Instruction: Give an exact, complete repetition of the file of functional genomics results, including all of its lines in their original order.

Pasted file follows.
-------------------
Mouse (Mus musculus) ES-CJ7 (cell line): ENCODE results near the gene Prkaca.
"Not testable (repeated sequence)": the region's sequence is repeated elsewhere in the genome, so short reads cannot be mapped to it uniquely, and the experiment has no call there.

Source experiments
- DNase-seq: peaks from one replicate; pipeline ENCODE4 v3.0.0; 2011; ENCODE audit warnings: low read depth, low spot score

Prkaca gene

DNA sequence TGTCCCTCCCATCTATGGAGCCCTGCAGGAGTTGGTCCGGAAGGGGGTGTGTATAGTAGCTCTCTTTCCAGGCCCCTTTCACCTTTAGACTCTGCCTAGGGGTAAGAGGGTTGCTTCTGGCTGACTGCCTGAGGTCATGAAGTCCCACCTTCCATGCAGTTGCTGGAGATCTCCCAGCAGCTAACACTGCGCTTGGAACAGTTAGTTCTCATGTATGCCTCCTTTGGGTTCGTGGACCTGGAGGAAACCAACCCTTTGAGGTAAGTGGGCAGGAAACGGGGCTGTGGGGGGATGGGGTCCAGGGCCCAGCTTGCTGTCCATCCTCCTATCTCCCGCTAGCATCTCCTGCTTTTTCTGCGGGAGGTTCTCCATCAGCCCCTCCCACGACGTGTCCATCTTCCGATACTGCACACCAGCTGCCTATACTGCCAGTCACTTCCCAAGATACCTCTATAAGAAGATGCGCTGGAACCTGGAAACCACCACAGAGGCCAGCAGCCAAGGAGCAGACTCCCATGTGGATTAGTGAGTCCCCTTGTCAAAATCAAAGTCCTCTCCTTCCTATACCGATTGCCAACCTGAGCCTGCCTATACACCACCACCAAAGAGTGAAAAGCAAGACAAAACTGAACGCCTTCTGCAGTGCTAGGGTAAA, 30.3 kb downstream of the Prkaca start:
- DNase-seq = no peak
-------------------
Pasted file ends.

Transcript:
Mouse (Mus musculus) ES-CJ7 (cell line): ENCODE results near the gene Prkaca.
"Not testable (repeated sequence)": the region's sequence is repeated elsewhere in the genome, so short reads cannot be mapped to it uniquely, and the experiment has no call there.

Source experiments
- DNase-seq: peaks from one replicate; pipeline ENCODE4 v3.0.0; 2011; ENCODE audit warnings: low read depth, low spot score

Prkaca gene

DNA sequence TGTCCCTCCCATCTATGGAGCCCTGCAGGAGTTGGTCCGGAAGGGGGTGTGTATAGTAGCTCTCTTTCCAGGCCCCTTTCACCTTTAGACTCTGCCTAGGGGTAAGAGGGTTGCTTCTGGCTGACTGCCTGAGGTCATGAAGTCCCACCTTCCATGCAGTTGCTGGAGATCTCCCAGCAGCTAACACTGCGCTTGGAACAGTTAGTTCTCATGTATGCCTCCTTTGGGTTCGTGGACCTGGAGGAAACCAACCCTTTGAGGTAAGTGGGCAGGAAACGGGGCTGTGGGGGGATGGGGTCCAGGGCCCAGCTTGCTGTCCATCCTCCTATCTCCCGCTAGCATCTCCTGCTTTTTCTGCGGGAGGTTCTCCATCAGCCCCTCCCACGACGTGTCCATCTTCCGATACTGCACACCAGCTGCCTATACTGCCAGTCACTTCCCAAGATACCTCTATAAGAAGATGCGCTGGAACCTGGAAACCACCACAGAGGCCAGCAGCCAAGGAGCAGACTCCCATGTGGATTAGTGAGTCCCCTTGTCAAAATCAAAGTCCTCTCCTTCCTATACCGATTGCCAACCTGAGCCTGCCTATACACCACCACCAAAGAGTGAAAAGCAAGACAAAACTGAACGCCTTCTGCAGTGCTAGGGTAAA, 30.3 kb downstream of the Prkaca start:
- DNase-seq = no peak